Durand was selected to play in the 2005 CHL Top Prospects Game in Vancouver. He notched 18 goals and 34 assists with 76 penalty minutes in 66 games with the Seattle Thunderbirds in 2004-05.
Durand will return for a second season with Seattle of the WHL to continue his progression.
T.J. Hensick, C – University of Michigan – CCHA
3rd round, 88th overall
Born: December 10, 1985 in Lansing, MI
One way to describe T. J. Hensick is poetry in high-speed motion. He is a tremendously gifted offensive player who combines flair and creativity with blazing speed. He is of the pure goal-scorer variety. Hensick is a player who is very confident and has excellent hockey sense. His speed and quickness makes him an extremely difficult player to defend against. Hensick is very good on faceoffs, possesses a very quick release and dominates with the puck. The biggest knock on Hensick may be that he tends to avoid the physical side of the game. He has demonstrated that he can give and take the hits but it is not often, if rarely evident. He could also be more involved in the defensive side of the game as well.
Not opting into the 2004 NHL Draft didn’t hurt T. J. Hensick’s draft stock this year. He, along with junior Jeff Tambellini (LA) comprised one of the nation’s most lethal offensive duos this season. Not surprisingly, both were named co-recipients of Michigan’s Hal Downes Trophy, which recognizes the team’s most valuable player. Hensick finished second on the Wolverines in points with 55 (23 goals, 32 assists) He also finished second on the team in goals and assists as well. He also finished fourth in the nation in points per game (1.41). Among the many accolades Hensick received this season included being named one of the ten finalists for the Hobey Baker Award (following John-Michael Liles in this regard and former Av, Chris Drury), selections to the All-America West as well as the CCHA All-Conference First Teams. Hensick was also a member of Team USA’s 2005 U-20 WJC squad.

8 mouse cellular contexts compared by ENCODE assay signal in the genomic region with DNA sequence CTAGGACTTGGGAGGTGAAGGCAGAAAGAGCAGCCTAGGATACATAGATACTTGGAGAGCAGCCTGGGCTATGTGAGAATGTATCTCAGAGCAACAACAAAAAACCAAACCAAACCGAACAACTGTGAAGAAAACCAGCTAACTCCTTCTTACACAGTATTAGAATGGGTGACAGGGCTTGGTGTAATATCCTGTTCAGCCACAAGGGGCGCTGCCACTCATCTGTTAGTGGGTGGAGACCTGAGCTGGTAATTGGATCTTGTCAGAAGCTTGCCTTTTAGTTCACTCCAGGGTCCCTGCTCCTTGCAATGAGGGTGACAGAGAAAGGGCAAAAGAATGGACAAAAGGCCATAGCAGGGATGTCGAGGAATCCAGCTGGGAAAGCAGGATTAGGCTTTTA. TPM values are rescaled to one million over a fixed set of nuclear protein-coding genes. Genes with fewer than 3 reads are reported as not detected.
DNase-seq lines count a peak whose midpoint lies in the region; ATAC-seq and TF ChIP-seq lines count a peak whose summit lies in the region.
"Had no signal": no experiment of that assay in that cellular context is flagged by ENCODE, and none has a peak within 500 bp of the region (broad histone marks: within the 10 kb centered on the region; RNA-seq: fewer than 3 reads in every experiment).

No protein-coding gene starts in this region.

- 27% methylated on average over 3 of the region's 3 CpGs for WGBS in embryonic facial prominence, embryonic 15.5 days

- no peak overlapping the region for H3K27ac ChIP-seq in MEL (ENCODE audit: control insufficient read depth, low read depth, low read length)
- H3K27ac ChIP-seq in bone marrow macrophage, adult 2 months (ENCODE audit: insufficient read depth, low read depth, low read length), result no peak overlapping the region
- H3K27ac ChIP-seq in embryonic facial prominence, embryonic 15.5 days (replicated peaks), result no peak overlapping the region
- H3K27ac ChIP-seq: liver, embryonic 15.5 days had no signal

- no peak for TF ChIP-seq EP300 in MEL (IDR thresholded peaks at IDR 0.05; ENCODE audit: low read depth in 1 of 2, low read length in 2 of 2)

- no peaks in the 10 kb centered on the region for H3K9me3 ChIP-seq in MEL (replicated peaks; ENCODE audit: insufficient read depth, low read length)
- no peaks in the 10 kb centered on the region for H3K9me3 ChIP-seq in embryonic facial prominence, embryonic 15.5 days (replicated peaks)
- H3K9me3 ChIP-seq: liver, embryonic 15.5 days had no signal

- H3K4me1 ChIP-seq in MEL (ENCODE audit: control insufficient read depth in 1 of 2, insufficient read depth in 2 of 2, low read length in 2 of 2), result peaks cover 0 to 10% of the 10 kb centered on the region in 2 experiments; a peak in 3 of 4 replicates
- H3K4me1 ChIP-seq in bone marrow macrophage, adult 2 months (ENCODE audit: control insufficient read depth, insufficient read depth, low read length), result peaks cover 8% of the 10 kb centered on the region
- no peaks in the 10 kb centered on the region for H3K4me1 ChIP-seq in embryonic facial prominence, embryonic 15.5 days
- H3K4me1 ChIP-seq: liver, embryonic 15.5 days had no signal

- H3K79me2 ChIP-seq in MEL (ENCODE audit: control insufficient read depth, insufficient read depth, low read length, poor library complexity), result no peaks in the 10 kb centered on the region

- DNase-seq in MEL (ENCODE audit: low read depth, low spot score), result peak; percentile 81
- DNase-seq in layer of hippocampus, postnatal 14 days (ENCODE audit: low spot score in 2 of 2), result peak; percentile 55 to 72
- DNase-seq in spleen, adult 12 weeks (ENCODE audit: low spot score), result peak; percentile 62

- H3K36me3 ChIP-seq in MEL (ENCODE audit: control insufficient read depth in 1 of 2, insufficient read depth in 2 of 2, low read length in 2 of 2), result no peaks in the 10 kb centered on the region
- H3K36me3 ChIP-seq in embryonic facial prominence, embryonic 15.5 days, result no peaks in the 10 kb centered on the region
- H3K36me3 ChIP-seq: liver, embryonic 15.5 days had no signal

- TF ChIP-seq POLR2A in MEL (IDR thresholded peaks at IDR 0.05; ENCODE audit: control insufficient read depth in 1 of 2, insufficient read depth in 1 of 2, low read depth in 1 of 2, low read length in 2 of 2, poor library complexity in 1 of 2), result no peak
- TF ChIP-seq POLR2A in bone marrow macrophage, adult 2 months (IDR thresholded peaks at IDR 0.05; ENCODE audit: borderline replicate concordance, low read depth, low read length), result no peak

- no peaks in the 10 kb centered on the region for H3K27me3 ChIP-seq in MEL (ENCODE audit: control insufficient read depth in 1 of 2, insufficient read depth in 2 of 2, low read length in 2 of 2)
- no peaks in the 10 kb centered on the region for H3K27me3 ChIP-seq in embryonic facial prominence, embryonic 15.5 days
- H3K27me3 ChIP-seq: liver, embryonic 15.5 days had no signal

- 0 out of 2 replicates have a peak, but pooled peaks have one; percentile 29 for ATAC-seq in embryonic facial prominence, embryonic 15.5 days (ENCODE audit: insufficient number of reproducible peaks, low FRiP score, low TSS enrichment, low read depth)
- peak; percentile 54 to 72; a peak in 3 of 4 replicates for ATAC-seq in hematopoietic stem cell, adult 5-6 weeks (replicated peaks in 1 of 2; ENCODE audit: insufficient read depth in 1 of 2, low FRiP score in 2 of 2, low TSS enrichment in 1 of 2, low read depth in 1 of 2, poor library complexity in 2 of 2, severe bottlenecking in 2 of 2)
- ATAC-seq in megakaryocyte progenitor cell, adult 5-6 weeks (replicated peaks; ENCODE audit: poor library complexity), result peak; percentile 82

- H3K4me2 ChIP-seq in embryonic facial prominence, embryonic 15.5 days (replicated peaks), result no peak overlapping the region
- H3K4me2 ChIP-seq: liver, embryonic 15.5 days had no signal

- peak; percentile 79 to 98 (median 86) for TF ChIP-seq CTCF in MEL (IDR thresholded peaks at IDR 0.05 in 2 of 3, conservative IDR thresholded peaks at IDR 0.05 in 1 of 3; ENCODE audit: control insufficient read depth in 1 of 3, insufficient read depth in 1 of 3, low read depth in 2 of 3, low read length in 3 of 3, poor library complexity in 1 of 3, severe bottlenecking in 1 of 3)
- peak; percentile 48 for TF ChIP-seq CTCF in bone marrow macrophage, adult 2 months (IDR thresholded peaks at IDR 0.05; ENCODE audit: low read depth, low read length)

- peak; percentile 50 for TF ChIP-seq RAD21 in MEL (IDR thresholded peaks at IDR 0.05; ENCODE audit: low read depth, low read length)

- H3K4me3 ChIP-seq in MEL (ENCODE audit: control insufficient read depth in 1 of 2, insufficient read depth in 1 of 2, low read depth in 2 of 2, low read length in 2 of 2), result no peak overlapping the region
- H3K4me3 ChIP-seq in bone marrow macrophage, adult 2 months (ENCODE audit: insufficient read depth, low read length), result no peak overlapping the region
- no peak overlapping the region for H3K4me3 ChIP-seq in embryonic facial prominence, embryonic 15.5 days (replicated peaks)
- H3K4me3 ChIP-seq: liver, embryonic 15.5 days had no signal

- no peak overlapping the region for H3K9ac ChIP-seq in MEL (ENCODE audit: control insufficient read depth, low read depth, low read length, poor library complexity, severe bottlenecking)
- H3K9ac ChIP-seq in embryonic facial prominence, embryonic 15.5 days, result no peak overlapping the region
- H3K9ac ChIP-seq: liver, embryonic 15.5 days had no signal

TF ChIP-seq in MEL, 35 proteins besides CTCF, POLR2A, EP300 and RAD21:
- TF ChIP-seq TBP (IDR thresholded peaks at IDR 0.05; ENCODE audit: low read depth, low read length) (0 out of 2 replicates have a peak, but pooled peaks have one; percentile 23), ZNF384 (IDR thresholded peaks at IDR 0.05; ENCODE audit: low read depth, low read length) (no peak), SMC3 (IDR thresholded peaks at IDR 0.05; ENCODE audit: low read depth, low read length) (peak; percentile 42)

Although initial indications point to a return to Michigan for Hensick, T.J. may in fact be the most NHL-ready player of all the 2005 Avalanche draft picks.
Raymond Macias, D – Kamloops (WHL)
4th round, 124th overall
Born: September 18, 1986 in Long Beach, CA
Macias is a savvy offensive-minded defenseman who has a nose for the back of the net. Not only did he see time in all situations last season, his offensive ability and skating led him to see time on both defense and as a right winger for the Blazers. He is a very good and conditioned skater, who possesses great acceleration and overall skill on his feet. He has good hands and is effective moving the puck up ice in most situations. Macias’ overall offensive ability and skating are his big upside, which had him high on Colorado’s list.
In 2003-04, he finished seventh overall in scoring, but his 12 goals and offensive ability as rookie helped earn a spot on the CHL All-Rookie Team, a list that also included the likes of Sidney Crosby and Gilbert Brule. In the summer proceeding the 2004-05 season, the Long Beach, California native was invited to the Los Angeles Kings 2004 Developmental Camp in neighboring El Segundo.
Even though the Blazers didn’t turn in a picture perfect season in 2004-05, Macias lead Kamloops in overall scoring with 47 points in 69 games, seeing action both guarding the blue line and on the right wing displaying his offensive versatility. He also participated in the 2005 Home Hardware CHL/NHL Top Prospects Game in Vancouver, B.C. During the skills competition, he was clocked as the third fastest skater. International Scouting Services had him ranked as the third best skater in the 2005 NHL draft behind only Sidney Crosby and Luc Bourdon.